"But what if slow growth instead reflects great economic success? That’s the provocative thesis of a new book, cleverly titled “Fully Grown,” by economist Dietrich Vollrath...Vollrath not only offers the proverbial two cheers for slower growth rates, but also explains why many oft-proposed policy solutions are not likely to rekindle rapid growth."
— Charles Lane
"It is refreshing today to read that the U.S. economy is not weak because of a trade war with China or a failure of innovation. According to Vollrath, it is growing more slowly because families have made different decisions about how to live their lives, and those decisions were only possible because of the economy’s previous success. It is conceivable,perhaps even likely, that the U.S. will never again see such a period of supercharged growth as it did in the second half of the 20th century, when it benefited from the tailwinds of life-changing innovation and abundant labor. The lesson of Fully Grown is that perhaps it doesn’t need to."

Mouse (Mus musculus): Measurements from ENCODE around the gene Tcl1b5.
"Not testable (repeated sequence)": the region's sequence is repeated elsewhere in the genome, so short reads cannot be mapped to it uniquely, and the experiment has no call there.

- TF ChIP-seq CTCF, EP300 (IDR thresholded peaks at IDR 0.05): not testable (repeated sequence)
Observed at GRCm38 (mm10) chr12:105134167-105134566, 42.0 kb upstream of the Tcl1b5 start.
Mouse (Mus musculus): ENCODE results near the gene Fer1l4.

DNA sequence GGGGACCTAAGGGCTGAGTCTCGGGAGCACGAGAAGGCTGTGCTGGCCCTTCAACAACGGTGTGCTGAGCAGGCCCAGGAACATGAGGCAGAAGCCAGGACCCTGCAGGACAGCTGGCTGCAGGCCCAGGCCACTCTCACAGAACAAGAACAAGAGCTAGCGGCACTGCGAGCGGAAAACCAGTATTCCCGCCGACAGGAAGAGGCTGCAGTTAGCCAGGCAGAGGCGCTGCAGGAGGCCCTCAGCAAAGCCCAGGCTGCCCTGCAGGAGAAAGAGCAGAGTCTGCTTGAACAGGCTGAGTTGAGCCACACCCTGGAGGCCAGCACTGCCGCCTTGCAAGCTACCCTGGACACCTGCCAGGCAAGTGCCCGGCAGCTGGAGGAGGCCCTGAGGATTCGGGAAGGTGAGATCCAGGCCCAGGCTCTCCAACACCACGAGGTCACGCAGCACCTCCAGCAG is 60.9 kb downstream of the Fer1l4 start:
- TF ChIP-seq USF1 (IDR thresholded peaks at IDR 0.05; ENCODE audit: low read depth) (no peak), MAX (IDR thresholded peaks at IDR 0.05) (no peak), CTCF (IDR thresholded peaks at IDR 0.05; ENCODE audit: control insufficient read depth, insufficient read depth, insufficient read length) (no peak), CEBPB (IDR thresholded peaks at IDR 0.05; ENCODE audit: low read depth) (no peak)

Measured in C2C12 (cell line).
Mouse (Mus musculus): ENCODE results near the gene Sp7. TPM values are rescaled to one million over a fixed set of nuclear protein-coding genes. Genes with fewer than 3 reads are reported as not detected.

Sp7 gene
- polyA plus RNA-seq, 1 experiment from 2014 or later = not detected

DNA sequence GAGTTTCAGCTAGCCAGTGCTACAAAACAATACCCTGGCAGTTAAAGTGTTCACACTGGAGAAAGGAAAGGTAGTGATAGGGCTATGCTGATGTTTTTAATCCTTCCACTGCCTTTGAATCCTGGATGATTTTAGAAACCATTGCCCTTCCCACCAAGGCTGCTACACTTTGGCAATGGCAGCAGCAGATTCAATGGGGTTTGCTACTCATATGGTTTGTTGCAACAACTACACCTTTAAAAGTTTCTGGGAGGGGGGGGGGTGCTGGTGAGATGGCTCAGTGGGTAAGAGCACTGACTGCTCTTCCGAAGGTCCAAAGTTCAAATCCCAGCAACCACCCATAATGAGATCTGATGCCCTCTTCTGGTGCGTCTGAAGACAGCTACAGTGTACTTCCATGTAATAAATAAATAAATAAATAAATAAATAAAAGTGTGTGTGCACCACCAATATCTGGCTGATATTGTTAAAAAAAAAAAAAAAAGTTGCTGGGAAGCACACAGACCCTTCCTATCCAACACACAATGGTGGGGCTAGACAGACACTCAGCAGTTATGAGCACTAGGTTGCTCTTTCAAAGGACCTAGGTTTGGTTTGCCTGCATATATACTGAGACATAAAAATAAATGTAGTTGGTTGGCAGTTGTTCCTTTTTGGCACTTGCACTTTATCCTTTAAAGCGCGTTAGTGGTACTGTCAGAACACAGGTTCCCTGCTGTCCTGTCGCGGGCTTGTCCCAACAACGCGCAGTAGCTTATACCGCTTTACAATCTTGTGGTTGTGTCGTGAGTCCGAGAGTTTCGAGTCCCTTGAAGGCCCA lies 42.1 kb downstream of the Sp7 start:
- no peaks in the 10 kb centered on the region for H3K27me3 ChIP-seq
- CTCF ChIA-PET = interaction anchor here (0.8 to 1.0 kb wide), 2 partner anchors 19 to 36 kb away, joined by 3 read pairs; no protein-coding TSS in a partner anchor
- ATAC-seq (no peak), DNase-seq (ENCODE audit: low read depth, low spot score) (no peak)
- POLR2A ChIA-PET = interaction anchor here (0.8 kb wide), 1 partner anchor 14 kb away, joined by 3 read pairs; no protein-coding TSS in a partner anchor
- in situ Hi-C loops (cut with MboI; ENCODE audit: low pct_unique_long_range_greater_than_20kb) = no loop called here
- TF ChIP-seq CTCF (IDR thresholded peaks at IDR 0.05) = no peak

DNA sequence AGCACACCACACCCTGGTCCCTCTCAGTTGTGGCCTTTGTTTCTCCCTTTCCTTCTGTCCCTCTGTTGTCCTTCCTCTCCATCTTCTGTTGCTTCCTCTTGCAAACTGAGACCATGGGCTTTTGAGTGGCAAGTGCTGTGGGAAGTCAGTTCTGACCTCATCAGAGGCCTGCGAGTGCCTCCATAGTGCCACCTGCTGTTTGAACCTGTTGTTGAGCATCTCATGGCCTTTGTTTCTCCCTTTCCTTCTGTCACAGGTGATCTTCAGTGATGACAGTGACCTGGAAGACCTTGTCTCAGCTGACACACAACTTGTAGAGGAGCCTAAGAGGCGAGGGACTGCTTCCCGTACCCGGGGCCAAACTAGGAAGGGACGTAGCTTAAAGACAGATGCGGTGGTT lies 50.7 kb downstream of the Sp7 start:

— Mike Jakeman
"Why has the growth slowed in the high-income countries, notably the US? Is it a sign of failure or of success? Vollrath argues that it is the latter. Thus, the main reasons for the slowdown in the early 21st century are demographic - smaller family sizes and ageing - and the shift from goods to services. The failure to accelerate the overall rate of growth of productivity in the services is striking. Given that reality, Vollrath is right."
— Financial Times
"A combination of admirably lucid, engaging exposition and well-informed synthesis, Vollrath’s book is a must read for anyone interested in long-term trends in the US economy. . . . Highly recommended."
"The post-World War II years brought unprecedented economic growth to much of the world, resulting in massive declines in poverty and huge wealth. How long can this go on? In the United States and other highly developed countries, economic growth has slowed significantly after 2000. This book examines the fundamental causes of this slowdown...[Its] findings are important because they imply a new normal of slower growth in the economically advanced countries."
— Population and Development Review